Do you find yourself wondering if you have depression at this time of year? Depression is one of the most serious mental illnesses that can happen to people at this time of year, and can be worsened by the belief that you ‘should’ be happy and cheerful because if it the holidays. If you are one of the people who have struggled with this idea, then this blog page is for you.
Depression and Holiday Blues are Both More Common Than You May Think
Depression and ‘Holiday Blues’ are both common and sometimes hard to distinguish between. It is very easy for a time of year when there can be so much outward expression of joy, that many people can inwardly feel very differently from this. It gets back to the idea that people are somehow ‘expected’ to be happy and joyous. This often creates the opposite effect in people.
How Depression and Holiday Blues Are Different
Since it is the holiday season, you may walk around feeling like ‘everybody else’ is happy and enjoying themselves. This is one of the things that can separate the ‘holiday blues’ from depression. You somehow feel like the odd one out; that everybody else is enjoying themselves and you’re not. Just to realize this is not the case can be freeing or liberating in a way. Not that it will take your blues away, but it will help to put them in context. Another definition from The Free Dictionary is ‘Feelings of sadness, loneliness, depression and anxiety in and around the holidays, caused by loss of family and loved ones through divorce or distance from the childhood home or place where the holidays were most enjoyed in years past.’ Depression, on the other hand, is a more serious affliction. Although it may start during the holidays, it won’t necessarily go away once the holidays are over. Some people actually can have ‘post-holiday depression,’ which may be triggered by a disappointing holiday season or a ‘let down’ from the holidays. In any case, depression has some serious symptoms to not be taken lightly.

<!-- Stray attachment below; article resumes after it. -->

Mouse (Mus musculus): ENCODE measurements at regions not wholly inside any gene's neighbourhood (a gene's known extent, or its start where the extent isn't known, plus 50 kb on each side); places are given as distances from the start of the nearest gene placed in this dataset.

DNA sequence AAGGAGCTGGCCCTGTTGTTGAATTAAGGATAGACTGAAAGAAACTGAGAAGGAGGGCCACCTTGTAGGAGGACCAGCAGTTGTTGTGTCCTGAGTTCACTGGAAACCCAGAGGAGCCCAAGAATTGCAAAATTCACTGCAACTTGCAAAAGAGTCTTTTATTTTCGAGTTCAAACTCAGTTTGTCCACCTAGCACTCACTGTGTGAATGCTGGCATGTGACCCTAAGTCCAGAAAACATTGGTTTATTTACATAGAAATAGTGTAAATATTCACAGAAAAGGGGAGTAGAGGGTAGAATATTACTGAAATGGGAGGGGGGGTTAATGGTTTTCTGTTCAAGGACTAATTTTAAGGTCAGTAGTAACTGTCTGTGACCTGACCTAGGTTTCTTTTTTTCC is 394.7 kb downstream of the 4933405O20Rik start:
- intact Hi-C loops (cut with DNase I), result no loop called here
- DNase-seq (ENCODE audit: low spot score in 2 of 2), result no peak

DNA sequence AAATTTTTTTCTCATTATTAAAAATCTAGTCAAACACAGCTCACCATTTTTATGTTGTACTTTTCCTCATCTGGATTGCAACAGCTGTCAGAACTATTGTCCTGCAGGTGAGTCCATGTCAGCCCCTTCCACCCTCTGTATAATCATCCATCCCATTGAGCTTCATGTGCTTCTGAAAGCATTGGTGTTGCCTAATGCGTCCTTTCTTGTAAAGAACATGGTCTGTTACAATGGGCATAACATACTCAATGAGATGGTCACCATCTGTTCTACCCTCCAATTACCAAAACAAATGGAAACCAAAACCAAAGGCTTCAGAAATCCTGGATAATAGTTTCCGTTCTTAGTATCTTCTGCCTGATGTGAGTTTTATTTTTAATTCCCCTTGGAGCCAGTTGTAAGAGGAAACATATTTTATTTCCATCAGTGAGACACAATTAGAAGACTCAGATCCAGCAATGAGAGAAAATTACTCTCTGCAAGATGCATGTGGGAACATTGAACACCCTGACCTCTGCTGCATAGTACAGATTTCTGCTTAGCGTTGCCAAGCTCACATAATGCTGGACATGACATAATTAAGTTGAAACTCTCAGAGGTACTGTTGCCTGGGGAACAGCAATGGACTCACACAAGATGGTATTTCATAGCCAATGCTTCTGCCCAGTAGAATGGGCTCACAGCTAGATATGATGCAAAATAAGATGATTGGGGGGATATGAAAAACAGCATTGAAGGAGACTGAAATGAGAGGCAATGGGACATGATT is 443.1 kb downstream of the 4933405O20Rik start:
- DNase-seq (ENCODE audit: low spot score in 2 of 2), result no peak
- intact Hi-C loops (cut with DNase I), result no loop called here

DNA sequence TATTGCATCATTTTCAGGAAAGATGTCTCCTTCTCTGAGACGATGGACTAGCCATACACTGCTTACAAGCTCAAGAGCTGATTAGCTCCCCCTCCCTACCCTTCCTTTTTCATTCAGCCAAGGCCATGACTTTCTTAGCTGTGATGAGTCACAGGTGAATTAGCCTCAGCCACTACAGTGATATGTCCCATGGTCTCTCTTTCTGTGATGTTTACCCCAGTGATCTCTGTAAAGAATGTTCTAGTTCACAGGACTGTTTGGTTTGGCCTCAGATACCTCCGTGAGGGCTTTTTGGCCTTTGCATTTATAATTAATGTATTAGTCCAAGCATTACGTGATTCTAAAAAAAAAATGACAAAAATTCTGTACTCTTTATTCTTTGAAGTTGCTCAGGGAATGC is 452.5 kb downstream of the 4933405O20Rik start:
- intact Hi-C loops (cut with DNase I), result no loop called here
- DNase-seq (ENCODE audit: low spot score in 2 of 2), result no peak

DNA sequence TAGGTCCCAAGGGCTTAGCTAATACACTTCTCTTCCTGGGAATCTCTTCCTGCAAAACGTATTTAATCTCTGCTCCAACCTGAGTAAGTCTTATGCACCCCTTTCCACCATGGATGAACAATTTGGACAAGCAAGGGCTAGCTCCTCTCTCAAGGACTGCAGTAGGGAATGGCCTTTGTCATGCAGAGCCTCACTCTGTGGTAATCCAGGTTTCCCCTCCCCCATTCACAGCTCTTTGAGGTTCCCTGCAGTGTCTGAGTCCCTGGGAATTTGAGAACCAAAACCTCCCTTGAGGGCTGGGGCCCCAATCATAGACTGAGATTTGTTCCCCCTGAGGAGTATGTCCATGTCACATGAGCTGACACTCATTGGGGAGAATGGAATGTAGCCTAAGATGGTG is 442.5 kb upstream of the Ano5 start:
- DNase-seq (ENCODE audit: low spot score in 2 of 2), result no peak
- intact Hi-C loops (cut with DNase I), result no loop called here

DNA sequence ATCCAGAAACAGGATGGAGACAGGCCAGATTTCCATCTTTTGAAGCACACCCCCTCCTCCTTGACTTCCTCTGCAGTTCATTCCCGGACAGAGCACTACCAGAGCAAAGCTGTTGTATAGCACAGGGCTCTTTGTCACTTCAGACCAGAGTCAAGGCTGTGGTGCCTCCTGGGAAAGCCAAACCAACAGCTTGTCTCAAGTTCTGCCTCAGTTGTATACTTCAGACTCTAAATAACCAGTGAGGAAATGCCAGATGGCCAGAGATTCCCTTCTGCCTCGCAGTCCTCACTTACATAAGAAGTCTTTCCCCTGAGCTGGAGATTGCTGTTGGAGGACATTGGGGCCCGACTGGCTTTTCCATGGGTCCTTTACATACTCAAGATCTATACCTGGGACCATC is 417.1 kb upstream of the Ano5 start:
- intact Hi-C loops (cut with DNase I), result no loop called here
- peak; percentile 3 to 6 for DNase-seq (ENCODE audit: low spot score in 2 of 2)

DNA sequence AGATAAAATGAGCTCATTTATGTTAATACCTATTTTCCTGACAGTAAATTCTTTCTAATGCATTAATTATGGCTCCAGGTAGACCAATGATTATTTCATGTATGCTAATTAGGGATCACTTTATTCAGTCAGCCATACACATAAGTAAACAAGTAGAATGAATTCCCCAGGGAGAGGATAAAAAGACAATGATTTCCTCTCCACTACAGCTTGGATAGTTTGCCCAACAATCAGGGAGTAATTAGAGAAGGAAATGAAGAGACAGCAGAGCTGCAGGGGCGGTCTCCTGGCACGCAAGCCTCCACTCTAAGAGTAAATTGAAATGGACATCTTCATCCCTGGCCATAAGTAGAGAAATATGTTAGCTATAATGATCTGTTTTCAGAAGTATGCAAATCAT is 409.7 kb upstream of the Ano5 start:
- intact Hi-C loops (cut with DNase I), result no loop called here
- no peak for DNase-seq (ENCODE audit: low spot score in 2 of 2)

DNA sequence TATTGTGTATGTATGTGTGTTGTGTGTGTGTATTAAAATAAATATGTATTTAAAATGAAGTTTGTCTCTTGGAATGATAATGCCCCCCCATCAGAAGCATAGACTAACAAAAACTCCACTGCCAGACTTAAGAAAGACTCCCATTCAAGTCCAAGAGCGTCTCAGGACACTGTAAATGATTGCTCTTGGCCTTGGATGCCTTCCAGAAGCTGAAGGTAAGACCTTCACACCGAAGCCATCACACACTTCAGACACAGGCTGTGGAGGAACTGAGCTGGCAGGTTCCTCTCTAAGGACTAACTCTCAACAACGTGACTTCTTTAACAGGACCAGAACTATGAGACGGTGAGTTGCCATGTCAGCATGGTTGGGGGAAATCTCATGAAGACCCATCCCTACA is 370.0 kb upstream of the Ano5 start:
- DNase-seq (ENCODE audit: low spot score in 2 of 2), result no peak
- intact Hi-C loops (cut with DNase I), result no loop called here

Symptoms of Depression to Be Aware Of
Sleeping too much or sleeping too little
Thinking about suicide or wanting to die
Feelings of hopelessness or helplessness
Lack of appetite or increase in appetite
Isolation from others
Difficulty concentrating or inability to concentrate
Lack of interest or pleasure
Feeling worthless or guilty for no reason
If you suffer from more than a few of these, especially if they persist for more than a week or two, you probably need help. Thoughts of suicide warrant immediate help and counseling by themselves, and certainly if they’re accompanied by others from the above list. Hopefully you can see the difference between holiday blues and depression from the above list. Depression is much more involved and far-reaching, although the holiday blues can feel like depression in the moment and can stem from some of the same causes.
How Counseling Can Help Both Holiday Blues and Depression
If you suffer from the holiday blues alone, you may not need counseling help. If you have anniversaries of unpleasant events that have happened at this time of year, as many people do; it can be helpful to get counseling help to keep your blues from becoming depression. At the very least, getting a ‘reality check’ that ‘it’s not just you’ can be helpful. If you are prone to isolation, and are ‘not a joiner’ as one of my former clients once shared, counseling can help you get out of isolation to help prevent depression from happening to you. Certainly if you have full-blown depression, you do need counseling help. I have spoken about this in one of my specialty pages on depression.
How I Can Help With Both Holiday Blues and Depression
I have worked with and helped well over 100 people who have struggled with holiday blues, depression, or both in my career as a social worker. I can assure you that others have dealt with these kinds of problems, too. You can overcome them with the right help, which I can provide or help direct you to in our work together. I encourage you to reach out and call or email me to find out how I can help you. I offer free 15-minute phone or 30-minute in person consults to help determine if I might be the right person to help you. You can go to my contact page or call me at 512-374-0100, but whatever you do please reach out to someone if you suffer from untreated depression.
About the author: Scott Kampschaefer, LCSW is a private practice therapist in Austin, Texas. He has an extensive background in working with depression, anxiety, and bipolar disorder at a clinic for older adults with these disorders in Austin. He now works with adults and adolescents of all ages in private practice.